Bio

Honors & Awards


  • Postdoctoral Support Grant ($150,000), Stanford Maternal and Child Health Research Institute (2019-2021)
  • Marian R. Stuart Project Grant on the Connection Between Mental and Physical Health ($18,500), American Psychological Foundation (2019-2020)
  • Project Grant: Building Resilience and Values through E-health (BRAVE) ($80,000), Lucile Packard Foundation for Children?s Health Auxiliaries Endowment Fund (2019-2020)
  • International Collaboration Award ($5000), Society of Pediatric Psychology (2017-2018)
  • Research Training Fellowship ($180,000), Action Medical Research for Children (2013-2016)

Professional Education


  • Doctor of Philosophy, University of Oxford (2017)
  • MSc in Psychological Research, University of Oxford (2011)

Stanford Advisors


Research & Scholarship

Lab Affiliations


Publications

All Publications


  • Rapid identification and clinical indices of fear-avoidance in youth with chronic pain. Pain Heathcote, L. C., Bhandari, R. P., Timmers, I., Harrison, L. E., Simons, L. E. 2019

    Abstract

    Pain-related fear and avoidance are increasingly demonstrated to play an important role in adult and childhood chronic pain. The Fear of Pain Questionnaire for Children (FOPQC) is a 24-item measure of pain-related fear-avoidance in youth that has demonstrated good indices of reliability and validity, treatment responsiveness, and associations with brain circuitry alterations. This study describes the development and psychometric examination of the FOPQC-SF, a short form of the original measure. We selected 10 items for the short form that best represented the content and two-factor (Fear and Avoidance) structure of the original measure from a cohort of 613 youth (Mage = 14.7 years) with chronic pain. Next, confirmatory factor analyses from a second sample of 526 youth (Mage = 14.7 years) with chronic pain who completed the FOPQC-SF supported the original two-factor model but indicated that one item should be moved to the avoidance subscale. The FOPQC-SF demonstrates strong internal consistency and moderate-to-strong construct and criterion validity. Three-month test-retest reliability estimates (N=94) were strong and there was preliminary evidence of responsivity to change. To aid integration into intervention trials and clinical practice, we provide clinical reference points and a criterion to assess reliable change. The short form could be used for rapid identification of pain-related fear and avoidance in youth during clinic evaluations, and is optimized for clinical registries.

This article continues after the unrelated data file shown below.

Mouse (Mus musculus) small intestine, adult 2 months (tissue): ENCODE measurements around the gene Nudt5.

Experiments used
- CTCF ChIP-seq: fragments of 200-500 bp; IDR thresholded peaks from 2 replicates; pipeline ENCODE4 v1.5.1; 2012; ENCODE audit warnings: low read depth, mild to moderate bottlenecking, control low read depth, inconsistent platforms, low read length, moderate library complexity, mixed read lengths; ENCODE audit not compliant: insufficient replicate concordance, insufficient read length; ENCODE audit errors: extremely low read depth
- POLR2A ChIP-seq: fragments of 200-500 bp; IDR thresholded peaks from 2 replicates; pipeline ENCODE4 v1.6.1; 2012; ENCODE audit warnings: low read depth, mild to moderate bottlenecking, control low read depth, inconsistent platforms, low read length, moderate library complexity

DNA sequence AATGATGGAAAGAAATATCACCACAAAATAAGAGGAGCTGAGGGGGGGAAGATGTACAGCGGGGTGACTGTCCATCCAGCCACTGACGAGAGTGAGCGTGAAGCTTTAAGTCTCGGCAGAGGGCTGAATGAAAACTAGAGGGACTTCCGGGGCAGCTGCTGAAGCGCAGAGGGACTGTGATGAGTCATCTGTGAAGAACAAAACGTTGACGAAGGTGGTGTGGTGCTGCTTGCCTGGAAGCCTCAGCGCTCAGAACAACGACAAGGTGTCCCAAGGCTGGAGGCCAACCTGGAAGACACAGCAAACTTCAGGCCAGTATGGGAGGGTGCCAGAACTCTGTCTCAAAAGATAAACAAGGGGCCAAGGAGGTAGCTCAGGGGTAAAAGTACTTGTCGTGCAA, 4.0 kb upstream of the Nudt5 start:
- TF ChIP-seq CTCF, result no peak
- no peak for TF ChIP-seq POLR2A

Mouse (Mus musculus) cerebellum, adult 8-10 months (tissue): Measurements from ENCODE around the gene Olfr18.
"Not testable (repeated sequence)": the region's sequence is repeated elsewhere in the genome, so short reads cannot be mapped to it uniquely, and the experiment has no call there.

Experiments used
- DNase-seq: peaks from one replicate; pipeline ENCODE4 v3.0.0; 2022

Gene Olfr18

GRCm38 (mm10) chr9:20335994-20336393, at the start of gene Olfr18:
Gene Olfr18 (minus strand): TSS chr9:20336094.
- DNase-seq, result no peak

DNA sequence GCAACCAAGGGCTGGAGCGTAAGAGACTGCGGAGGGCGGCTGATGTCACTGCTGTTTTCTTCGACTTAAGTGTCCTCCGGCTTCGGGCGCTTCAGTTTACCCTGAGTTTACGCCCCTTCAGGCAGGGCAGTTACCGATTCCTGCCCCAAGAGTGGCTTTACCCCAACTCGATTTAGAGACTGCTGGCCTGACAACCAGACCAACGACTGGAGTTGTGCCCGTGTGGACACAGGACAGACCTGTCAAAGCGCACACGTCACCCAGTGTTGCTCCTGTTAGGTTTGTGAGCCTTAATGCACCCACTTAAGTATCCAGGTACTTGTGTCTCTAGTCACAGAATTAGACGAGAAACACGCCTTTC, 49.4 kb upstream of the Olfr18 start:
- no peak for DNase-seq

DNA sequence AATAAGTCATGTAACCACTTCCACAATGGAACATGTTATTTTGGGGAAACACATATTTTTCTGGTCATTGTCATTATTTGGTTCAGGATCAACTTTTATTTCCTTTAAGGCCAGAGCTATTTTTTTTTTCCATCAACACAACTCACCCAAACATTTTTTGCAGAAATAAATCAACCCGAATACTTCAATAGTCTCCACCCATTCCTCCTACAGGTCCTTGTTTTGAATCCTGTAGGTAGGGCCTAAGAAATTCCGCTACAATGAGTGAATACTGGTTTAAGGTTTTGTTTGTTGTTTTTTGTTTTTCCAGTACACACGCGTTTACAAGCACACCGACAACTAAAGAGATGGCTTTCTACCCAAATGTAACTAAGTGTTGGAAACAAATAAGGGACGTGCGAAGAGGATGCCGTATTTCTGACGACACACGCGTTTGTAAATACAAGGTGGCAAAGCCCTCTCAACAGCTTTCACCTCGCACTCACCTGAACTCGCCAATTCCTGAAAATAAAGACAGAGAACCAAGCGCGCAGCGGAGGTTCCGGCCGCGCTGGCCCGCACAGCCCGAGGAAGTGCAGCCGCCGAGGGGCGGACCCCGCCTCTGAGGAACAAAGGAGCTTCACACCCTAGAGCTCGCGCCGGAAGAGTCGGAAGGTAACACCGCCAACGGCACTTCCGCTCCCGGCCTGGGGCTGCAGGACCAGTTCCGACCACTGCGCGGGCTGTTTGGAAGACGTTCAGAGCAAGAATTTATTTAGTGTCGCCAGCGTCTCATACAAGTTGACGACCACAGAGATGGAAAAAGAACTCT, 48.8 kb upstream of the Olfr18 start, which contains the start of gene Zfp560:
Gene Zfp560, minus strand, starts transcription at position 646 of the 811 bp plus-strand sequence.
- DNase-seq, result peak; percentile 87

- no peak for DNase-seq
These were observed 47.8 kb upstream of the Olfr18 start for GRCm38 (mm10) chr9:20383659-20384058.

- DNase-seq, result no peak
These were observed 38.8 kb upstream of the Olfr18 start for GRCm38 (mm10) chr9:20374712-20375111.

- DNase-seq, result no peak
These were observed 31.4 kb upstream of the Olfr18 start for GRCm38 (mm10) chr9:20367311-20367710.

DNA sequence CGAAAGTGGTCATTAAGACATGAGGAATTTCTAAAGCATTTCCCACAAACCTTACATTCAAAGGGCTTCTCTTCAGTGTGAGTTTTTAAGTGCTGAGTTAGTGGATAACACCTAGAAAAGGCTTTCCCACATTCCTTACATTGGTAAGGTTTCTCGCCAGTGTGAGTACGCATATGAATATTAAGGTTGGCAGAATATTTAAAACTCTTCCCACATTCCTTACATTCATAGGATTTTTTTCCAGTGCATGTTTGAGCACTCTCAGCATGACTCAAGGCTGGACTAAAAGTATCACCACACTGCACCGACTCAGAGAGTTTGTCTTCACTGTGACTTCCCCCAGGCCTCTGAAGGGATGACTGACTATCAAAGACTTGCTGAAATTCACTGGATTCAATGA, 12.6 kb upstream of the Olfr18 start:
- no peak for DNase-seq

View details for DOI 10.1097/j.pain.0000000000001742

    View details for PubMedID 31688496

  • Assessing the content specificity of interpretation biases in community adolescents with persistent and interfering pain. Pain Lau, J. Y., Badaoui, M., Meehan, A. J., Heathcote, L. C., Barker, E. D., Rimes, K. A. 2019

    Abstract

    The tendency to select threatening over benign interpretations of ambiguous bodily sensations and cues characterises young people with chronic pain. However, previous studies disagree over whether these biases extend to non-bodily harm situations such as social evaluation. Understanding the content of these biases is crucial to the development of pain management strategies seeking to modify such biases. Two hundred and forty-three young people aged 16-19 years completed an expanded version of the Adolescent Interpretation of Bodily Threat task. Using a factor-analytic approach, we removed items that did not consistently associate with bodily harm or social evaluation. Next, we examined whether the variance underlying negative and benign interpretations of bodily harm and social evaluation situations were best represented as a common factor (i.e., one-factor model), two distinct factors (i.e., two-factor model), or one common and two distinct factors (i.e., two-factor bi-factor model) in all adolescents. We then compared youth with and without persistent and impairing pain on factor scores derived from the best-fitting model. While negative interpretations of bodily harm and social evaluation situations emerged as distinct factors, benign interpretations across situations were best captured by a common factor and two situation-specific factors (i.e., bifactor model). Group comparisons showed that young people with moderate-to-high pain interference were more likely to endorse negative interpretations across all situations, and less likely to manifest a general benign interpretational style, than youth without interfering pain although some of these group differences were explained by co-occurring anxiety and depressive symptoms. Replication of these findings is needed.

    View details for DOI 10.1097/j.pain.0000000000001723

    View details for PubMedID 31634340

  • Somatic Symptoms in Pediatric Patients With Chronic Pain: Proposed Clinical Reference Points for the Children's Somatic Symptoms Inventory (Formerly the Children's Somatization Inventory) JOURNAL OF PAIN Stone, A. L., Walker, L. S., Heathcote, L. C., Hernandez, J., Basch, M. C., Wilson, A. C., Simons, L. E. 2019; 20 (8): 932?40